Mayflower: A Story of Courage, Community, and War by Nathaniel Philbrick
Why is it hard to read this book, especially the second half?
Is it because it describes a bloody war between previously peaceful Indians and colonists, a war that sealed apparently forever the antagonism between the two races, and relegated native Americans to outsider status in their own land?
Yes. And because of the horrendous slow-motion details Philbrick provides of this war, and the convincing case he makes that it might not have happened this way. For emphasized by the author's excellent scholarship is the unmistakeable fact that Indians and colonists lived peaceably together for more than 50 years after the Pilgrims landed. That they eventually came to fight was not foreordained, unless the Anglo Saxon greed for land and the increase of one's material wealth really does shape destiny. Well, no doubt it does.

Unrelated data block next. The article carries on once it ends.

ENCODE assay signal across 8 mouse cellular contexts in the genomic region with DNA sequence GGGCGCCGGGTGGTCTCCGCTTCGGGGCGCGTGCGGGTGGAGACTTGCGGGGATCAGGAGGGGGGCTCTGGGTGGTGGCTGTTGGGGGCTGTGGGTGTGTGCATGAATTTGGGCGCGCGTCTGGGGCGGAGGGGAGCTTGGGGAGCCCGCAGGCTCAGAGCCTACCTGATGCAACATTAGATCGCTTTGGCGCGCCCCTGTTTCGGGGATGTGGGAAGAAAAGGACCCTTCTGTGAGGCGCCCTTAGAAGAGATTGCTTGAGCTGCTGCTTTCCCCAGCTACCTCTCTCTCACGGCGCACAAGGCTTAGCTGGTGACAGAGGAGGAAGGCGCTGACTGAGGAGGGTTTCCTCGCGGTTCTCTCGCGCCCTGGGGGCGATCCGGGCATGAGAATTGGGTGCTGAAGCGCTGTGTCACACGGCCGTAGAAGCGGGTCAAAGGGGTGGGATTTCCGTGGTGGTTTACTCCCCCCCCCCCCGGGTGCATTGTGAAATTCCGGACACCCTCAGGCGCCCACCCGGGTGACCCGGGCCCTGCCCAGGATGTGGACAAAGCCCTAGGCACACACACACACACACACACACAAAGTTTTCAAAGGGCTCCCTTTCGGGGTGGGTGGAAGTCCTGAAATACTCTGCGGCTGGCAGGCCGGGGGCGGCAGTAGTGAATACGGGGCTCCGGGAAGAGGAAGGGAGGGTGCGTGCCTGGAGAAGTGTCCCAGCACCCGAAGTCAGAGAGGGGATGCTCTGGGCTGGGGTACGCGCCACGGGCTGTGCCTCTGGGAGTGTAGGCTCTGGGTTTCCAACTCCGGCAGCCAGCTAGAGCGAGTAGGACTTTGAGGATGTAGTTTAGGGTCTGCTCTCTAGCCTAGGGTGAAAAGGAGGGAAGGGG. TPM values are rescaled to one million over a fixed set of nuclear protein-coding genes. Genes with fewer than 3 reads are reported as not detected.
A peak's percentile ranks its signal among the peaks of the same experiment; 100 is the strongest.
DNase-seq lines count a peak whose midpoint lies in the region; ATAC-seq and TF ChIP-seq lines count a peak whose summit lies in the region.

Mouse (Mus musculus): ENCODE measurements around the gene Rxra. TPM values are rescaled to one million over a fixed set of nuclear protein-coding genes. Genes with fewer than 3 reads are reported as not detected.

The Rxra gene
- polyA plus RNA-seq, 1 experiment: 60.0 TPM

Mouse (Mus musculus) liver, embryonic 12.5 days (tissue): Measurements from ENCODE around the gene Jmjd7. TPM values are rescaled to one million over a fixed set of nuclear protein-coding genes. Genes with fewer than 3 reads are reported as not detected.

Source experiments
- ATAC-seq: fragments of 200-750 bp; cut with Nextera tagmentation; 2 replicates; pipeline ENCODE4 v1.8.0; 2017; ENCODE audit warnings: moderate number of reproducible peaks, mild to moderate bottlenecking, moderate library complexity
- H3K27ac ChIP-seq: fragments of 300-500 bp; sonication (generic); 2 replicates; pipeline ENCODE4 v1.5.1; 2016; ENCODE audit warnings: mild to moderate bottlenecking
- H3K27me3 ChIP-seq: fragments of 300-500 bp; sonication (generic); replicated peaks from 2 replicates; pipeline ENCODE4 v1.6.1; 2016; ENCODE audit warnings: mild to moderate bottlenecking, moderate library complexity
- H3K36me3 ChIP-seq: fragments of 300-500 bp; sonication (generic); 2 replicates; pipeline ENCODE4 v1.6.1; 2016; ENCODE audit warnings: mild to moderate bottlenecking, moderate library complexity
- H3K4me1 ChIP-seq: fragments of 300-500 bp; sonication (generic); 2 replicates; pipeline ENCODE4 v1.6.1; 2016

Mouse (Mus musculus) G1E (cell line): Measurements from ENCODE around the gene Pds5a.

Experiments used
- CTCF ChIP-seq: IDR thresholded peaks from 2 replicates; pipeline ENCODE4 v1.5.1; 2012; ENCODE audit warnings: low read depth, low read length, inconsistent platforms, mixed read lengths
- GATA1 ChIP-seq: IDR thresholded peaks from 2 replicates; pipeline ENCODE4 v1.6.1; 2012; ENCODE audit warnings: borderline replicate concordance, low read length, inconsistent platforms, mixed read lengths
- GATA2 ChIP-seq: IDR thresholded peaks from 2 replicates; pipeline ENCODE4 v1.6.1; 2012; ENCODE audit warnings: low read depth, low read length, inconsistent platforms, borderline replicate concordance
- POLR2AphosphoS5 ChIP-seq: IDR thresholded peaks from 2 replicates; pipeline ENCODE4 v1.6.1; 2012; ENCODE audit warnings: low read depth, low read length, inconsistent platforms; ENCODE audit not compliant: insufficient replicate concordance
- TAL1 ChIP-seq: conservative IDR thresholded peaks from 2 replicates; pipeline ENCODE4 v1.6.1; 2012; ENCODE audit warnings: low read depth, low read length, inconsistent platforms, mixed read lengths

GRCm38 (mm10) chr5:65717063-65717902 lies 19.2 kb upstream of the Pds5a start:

Americans owe it to themselves, at long last, to get some corrective for the Pilgrim history they learned in high school. For many this will be their first time seeing more deeply into native American character than the textbooks allow, and that depth will surprise them.
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